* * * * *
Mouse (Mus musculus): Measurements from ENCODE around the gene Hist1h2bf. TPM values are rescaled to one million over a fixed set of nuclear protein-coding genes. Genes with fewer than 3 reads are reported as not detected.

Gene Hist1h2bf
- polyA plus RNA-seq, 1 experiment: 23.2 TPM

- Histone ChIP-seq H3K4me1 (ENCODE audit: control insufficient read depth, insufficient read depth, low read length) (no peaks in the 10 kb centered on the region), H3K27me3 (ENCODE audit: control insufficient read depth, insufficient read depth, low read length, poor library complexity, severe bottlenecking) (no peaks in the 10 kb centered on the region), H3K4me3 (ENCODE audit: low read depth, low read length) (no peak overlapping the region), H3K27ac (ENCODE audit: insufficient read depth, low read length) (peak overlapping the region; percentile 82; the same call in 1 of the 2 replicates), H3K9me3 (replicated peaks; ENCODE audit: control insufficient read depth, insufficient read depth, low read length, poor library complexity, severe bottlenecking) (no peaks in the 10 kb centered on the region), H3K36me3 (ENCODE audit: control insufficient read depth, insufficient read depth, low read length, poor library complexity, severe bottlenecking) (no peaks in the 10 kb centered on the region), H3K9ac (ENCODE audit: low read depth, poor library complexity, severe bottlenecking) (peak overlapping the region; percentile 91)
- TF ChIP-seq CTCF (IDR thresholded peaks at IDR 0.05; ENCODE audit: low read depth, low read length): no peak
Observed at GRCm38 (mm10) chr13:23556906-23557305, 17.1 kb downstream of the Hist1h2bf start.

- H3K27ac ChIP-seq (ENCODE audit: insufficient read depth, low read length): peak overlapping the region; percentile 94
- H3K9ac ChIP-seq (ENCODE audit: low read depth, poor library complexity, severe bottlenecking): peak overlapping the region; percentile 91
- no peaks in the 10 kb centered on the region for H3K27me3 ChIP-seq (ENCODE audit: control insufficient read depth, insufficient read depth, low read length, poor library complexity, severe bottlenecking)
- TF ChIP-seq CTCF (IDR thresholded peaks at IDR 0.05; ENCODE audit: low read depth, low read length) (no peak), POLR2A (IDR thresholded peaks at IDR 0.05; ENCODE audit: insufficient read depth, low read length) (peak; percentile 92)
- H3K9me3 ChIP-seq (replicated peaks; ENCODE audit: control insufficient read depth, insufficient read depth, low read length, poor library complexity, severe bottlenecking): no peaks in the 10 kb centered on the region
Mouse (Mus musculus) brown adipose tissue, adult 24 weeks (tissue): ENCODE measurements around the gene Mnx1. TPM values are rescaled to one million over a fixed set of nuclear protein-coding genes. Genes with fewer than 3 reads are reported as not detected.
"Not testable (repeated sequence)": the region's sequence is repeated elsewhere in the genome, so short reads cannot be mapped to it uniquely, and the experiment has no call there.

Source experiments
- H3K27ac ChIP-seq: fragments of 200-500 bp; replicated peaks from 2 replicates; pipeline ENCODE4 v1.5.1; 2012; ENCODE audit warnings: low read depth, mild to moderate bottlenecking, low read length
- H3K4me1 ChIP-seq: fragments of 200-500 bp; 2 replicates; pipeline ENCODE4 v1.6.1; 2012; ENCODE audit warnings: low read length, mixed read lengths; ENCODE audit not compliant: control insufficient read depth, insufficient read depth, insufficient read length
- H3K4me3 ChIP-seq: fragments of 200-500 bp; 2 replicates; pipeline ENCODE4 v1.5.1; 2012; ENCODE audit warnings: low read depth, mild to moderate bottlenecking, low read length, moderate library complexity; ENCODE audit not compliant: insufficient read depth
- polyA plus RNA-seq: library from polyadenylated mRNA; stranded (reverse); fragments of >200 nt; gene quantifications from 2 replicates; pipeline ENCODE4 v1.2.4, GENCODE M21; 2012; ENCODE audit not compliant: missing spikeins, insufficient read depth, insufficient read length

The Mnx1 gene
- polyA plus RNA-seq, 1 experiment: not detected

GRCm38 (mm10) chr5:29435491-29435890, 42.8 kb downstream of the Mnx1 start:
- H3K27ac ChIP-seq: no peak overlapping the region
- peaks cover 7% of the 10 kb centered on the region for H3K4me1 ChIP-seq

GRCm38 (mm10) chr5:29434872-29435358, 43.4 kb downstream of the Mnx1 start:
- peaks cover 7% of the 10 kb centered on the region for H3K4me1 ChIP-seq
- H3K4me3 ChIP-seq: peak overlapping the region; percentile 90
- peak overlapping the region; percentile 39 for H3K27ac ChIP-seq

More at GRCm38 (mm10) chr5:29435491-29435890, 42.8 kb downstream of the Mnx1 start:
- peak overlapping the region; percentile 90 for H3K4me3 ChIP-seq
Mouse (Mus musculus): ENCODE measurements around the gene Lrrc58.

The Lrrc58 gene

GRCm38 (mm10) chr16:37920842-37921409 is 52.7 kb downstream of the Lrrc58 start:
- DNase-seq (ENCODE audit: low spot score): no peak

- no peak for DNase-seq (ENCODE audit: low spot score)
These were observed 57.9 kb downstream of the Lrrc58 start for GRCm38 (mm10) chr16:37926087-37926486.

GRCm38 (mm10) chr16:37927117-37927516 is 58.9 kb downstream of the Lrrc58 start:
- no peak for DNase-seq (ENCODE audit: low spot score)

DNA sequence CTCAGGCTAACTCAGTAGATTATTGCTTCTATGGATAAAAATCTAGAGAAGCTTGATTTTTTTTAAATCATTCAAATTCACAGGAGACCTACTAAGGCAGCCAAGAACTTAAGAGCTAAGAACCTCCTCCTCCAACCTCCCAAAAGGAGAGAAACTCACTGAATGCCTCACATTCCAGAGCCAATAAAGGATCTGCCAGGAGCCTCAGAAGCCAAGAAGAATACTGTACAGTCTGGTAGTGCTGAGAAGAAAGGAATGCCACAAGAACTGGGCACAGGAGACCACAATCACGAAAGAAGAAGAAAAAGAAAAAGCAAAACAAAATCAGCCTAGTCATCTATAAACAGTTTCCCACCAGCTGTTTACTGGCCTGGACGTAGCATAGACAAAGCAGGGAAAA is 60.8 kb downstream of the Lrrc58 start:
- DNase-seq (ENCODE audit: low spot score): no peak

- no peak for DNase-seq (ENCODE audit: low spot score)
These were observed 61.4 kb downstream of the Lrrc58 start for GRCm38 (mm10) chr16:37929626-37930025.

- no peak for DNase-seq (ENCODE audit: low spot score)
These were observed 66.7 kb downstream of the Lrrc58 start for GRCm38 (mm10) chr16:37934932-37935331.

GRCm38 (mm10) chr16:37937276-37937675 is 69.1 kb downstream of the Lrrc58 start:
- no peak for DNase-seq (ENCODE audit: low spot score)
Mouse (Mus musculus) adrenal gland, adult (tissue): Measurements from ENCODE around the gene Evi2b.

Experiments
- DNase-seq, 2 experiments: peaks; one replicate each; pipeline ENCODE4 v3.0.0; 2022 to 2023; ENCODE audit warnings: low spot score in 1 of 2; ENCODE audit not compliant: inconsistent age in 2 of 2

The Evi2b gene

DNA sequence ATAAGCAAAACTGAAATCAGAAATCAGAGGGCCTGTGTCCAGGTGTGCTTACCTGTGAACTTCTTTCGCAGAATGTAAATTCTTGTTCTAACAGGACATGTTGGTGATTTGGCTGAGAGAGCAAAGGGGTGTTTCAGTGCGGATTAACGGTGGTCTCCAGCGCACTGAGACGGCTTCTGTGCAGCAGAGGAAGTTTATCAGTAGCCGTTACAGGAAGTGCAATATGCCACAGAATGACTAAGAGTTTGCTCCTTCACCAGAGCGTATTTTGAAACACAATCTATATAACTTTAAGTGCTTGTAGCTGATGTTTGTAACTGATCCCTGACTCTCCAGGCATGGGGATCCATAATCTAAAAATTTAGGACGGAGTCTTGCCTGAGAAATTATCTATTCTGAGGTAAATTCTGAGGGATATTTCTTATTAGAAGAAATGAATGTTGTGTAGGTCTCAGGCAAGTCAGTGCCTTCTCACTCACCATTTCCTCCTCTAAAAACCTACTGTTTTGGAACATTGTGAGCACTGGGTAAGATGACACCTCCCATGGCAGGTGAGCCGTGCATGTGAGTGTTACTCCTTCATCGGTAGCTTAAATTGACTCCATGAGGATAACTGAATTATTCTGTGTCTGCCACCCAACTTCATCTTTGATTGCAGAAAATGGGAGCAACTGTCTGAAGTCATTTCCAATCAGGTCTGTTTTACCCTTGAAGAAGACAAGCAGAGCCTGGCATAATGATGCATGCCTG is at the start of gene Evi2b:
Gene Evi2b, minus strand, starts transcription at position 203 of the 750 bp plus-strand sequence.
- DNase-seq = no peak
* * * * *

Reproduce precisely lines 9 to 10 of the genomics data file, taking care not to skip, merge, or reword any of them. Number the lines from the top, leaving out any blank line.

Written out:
- no peaks in the 10 kb centered on the region for H3K27me3 ChIP-seq (ENCODE audit: control insufficient read depth, insufficient read depth, low read length, poor library complexity, severe bottlenecking)
- TF ChIP-seq CTCF (IDR thresholded peaks at IDR 0.05; ENCODE audit: low read depth, low read length) (no peak), POLR2A (IDR thresholded peaks at IDR 0.05; ENCODE audit: insufficient read depth, low read length) (peak; percentile 92)